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. Last Updated: 07/27/2016

Airport Deal Ends Hong Kong Row

HONG KONG -- In a boost for Hong Kong, Britain and China announced an agreement Thursday on financing one of the world's biggest construction projects -- an airport that will see the colony beyond Chinese rule in 1997.

The agreement, to be signed Friday, followed years of dispute between China and Britain on the $20 billion project. It came as a welcome, albeit temporary, relief to Hong Kong's nerves, which have been battered by Anglo-Chinese wrangling on issues from sewage to democracy.

A short government statement said Britain and China would sign the agreement in Hong Kong on "overall financing arrangements for the new airport and the airport railway."

Britain and China agreed in 1991 on the need for a new airport, but then disagreed over funding. China's approval is necessary because borrowing for the airport, needed to replace the overburdened Kai Tak terminal, will be repaid after 1997, when China recovers Hong Kong from Britain.

Chinese and Hong Kong officials welcomed the agreement and expressed hope they can agree quickly on separate accords allowing the airport and railway companies to approach banks for loans.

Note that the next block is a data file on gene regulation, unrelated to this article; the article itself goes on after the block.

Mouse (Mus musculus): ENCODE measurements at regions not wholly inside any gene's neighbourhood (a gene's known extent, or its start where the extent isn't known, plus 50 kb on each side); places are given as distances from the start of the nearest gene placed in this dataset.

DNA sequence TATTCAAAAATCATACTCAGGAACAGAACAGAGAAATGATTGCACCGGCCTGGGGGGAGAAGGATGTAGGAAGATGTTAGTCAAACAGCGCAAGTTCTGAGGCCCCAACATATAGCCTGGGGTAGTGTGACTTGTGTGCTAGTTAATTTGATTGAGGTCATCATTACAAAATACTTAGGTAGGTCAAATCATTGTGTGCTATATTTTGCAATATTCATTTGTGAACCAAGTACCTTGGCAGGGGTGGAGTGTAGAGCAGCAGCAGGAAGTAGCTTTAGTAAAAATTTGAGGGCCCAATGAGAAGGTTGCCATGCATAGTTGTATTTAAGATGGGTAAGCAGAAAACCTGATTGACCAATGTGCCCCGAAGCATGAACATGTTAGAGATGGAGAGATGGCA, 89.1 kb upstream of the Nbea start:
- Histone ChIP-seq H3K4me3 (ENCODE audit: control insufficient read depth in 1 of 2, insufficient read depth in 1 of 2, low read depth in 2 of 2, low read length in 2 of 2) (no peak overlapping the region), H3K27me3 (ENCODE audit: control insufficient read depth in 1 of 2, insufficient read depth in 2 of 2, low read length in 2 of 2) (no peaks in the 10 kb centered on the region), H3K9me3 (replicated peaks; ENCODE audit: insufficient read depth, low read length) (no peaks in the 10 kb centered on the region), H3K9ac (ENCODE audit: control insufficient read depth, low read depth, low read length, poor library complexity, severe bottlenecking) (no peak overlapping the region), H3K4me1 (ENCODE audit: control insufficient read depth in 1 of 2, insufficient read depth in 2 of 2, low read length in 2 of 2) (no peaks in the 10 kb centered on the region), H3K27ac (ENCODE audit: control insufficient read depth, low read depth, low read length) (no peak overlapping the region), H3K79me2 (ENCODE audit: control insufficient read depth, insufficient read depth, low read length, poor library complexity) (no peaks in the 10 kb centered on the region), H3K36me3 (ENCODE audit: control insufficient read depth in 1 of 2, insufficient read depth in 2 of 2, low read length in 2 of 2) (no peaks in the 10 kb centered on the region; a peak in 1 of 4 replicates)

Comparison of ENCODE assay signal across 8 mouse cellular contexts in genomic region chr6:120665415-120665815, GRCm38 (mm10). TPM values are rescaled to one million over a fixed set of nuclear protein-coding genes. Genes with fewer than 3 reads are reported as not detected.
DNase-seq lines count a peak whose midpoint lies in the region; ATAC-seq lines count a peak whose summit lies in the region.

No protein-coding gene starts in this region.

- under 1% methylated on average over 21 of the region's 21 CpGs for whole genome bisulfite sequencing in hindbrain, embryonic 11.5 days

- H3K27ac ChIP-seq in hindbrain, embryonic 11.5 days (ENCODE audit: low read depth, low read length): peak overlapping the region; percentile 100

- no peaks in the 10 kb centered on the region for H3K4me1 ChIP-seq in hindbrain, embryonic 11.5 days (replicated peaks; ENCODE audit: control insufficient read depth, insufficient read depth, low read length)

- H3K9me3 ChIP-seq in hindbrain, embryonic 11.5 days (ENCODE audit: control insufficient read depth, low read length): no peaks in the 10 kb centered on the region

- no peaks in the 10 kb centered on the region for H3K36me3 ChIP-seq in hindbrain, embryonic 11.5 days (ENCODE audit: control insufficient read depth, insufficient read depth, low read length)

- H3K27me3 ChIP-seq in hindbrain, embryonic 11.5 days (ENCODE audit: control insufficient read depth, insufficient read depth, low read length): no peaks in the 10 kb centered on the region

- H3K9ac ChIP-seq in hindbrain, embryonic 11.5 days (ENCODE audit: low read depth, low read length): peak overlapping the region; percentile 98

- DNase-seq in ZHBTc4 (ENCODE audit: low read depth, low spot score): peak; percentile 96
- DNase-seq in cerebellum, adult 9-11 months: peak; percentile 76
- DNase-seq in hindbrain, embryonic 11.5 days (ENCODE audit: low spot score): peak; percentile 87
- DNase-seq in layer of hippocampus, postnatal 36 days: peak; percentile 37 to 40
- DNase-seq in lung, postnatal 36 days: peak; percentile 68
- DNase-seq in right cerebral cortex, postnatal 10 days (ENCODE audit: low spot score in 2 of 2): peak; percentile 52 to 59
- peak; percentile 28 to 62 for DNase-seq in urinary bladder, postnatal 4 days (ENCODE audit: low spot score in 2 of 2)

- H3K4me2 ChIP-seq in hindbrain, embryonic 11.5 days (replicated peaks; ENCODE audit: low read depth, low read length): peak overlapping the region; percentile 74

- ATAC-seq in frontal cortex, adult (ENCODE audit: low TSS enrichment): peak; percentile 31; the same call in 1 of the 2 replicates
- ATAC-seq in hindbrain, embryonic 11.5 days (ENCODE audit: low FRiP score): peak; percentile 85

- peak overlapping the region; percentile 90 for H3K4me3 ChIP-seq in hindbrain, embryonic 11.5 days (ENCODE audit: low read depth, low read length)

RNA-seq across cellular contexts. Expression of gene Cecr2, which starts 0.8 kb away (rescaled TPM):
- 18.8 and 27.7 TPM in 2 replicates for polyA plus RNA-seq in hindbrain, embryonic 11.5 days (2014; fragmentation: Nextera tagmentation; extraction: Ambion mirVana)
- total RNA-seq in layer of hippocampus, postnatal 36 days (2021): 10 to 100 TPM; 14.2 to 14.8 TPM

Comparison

At a packed news conference, Zhou Nan, China's senior official in Hong Kong, said China had been worried that the project would prove too expensive. He welcomed the agreement and said the airport was "for the good of Hong Kong and has been supported by the Hong Kong people."

But Zhou gave no indication that the agreement would help China and Britain repair damage done to their relationship by disputes over electoral reforms championed by Governor Chris Patten against China's wishes.

Hong Kong officials suspect agreement on the airport and other issues, including plans to clean up sewage and pollution in the colony's harbor, have stalled because of the dispute over Patten's push for more representative government.

Legislators, who have to approve the airport finance plans, said they hoped China would now agree to other delayed projects, including a new container terminal needed for Hong Kong to remain the world's busiest port. "I hope the Chinese can really separate political from practical issues," said Huang Chen-ya of the Democratic Party.

Fears of further rocky times ahead led to a muted response to the agreement on the colony's main share index, which closed up 40 points, or 0.4 percent.

The government statement did not detail the airport agreement. But officials said the government would inject 60.3 billion Hong Kong dollars ($7.8 billion) into the airport being built offshore at Chek Lap Kok and a railway that will whisk travellers to central Hong Kong.

The agreement also was expected to set a 23 billion Hong Kong dollar borrowing limit for the two government-run companies building the airport and railway.

Other parts of the project are being funded privately or as government public works programs.

Airport construction has proceeded despite the funding arguments, paid for with occasional injections of government cash.

The main supports have been built for a road-and-rail suspension bridge that, when complete, will be the world's longest.

An island has been leveled, with huge tracts of sea reclaimed for the airport terminal, and drilling has begun on a third tunnel which will run under Hong Kong's harbor.